Online code repository GitHub has announced that it has done away with all non-essential cookies on its website. The move means it is no longer required to display the cookie banner, which has thus been removed from all its pages.
“No one likes cookie banners,” declared GitHub’s CEO Nat Friedman, while announcing the move.
He added that GitHub has been looking for a solution to balance their dislike of cookie banners while conforming to legislation such as GDPR that helps protect users’ privacy. “After a brief search, we found one: just don’t use any non-essential cookies. Pretty simple, really.”
- We've put together a list of the best laptops for developers
- And here's our roundup of the best Linux distros for developers
- Also, check out our list of the best Python course
No more cookies
Friedman explained that GitHub has removed all non-essential cookies, which means the site doesn’t send any information to third-party analytics services. He also assured that the platform also doesn’t use any cookies for displaying ads and tracking users across the web.
Reports quote an unnamed GitHub spokesperson who says that the website now only sets nine cookies for essential functions like logging in, and even these might be reduced in the future. The legislation exempts these cookies from the notification requirements, which while good in principle are generally panned for breaking the user experience of websites.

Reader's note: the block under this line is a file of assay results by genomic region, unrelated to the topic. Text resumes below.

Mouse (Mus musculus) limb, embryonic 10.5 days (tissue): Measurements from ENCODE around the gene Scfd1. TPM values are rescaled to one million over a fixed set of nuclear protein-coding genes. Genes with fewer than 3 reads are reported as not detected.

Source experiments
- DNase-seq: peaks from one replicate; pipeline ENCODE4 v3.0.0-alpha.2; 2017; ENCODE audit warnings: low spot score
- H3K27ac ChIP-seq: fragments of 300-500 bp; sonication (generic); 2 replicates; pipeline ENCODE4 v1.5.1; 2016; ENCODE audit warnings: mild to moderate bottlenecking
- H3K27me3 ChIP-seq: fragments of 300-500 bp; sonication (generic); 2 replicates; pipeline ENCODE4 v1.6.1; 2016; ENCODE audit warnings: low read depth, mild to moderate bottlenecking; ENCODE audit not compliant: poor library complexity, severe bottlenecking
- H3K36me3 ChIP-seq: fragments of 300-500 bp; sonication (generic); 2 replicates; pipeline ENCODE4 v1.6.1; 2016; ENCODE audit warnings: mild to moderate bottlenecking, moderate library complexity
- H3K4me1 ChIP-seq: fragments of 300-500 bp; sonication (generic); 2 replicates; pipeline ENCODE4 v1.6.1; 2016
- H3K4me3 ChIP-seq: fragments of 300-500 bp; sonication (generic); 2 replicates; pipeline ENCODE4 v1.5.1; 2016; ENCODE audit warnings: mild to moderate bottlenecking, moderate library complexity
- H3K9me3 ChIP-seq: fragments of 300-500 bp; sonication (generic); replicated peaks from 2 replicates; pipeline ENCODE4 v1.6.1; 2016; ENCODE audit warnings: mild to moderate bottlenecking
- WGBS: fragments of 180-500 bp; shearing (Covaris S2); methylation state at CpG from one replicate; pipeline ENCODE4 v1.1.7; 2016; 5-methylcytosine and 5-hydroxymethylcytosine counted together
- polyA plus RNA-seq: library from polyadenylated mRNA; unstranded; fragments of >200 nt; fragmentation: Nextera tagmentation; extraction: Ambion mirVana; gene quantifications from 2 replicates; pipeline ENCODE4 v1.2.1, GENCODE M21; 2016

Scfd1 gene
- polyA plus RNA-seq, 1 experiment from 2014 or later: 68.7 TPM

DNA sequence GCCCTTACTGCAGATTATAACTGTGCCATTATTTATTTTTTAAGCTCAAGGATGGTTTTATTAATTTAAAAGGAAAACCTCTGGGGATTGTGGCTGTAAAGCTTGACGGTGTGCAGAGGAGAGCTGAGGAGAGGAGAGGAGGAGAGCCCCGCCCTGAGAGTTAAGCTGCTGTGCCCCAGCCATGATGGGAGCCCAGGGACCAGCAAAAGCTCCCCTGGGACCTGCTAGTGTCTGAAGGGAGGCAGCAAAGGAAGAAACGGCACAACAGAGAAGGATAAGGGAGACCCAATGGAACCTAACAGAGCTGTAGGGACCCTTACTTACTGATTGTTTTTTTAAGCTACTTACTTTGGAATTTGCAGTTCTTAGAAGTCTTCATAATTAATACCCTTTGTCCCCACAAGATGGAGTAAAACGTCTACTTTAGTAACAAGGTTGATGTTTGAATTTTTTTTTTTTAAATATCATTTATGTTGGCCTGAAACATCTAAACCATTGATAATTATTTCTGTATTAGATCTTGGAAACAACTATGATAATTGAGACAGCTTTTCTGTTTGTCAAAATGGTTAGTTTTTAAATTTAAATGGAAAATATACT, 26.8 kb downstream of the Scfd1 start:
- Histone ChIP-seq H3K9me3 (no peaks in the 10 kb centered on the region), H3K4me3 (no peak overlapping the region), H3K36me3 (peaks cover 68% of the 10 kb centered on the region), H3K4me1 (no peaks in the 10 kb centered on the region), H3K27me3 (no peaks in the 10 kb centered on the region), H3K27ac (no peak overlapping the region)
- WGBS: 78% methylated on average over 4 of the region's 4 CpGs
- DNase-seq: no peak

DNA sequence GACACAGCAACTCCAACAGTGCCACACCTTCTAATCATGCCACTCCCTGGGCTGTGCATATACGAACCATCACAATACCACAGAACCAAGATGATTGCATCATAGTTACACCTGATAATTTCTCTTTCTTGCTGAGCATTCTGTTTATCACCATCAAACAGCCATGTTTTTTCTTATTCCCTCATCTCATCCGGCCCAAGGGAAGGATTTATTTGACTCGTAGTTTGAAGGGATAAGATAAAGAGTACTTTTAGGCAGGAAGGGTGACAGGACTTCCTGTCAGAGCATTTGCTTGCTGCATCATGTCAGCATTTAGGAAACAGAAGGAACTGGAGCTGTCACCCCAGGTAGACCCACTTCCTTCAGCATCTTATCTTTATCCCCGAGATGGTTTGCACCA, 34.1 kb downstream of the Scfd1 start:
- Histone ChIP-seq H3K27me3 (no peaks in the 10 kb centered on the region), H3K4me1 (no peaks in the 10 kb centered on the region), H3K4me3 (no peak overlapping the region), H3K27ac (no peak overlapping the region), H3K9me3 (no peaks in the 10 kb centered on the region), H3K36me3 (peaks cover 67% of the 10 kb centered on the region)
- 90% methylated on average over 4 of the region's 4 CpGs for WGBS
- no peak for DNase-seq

"We recognize that even the best cookie banner is a sub-par user experience, and decided to put developers, their privacy, and experience first," assures the spokesperson.
GitHub is one of the first major platforms to make this move, and could perhaps set off a much welcome trend.
- Subscribe to Linux Format magazine for more Linux and open source goodness
Via: The Register
Are you a pro? Subscribe to our newsletter
Sign up to the TechRadar Pro newsletter to get all the top news, opinion, features and guidance your business needs to succeed!
With almost two decades of writing and reporting on Linux, Mayank Sharma would like everyone to think he’s TechRadar Pro’s expert on the topic. Of course, he’s just as interested in other computing topics, particularly cybersecurity, cloud, containers, and coding.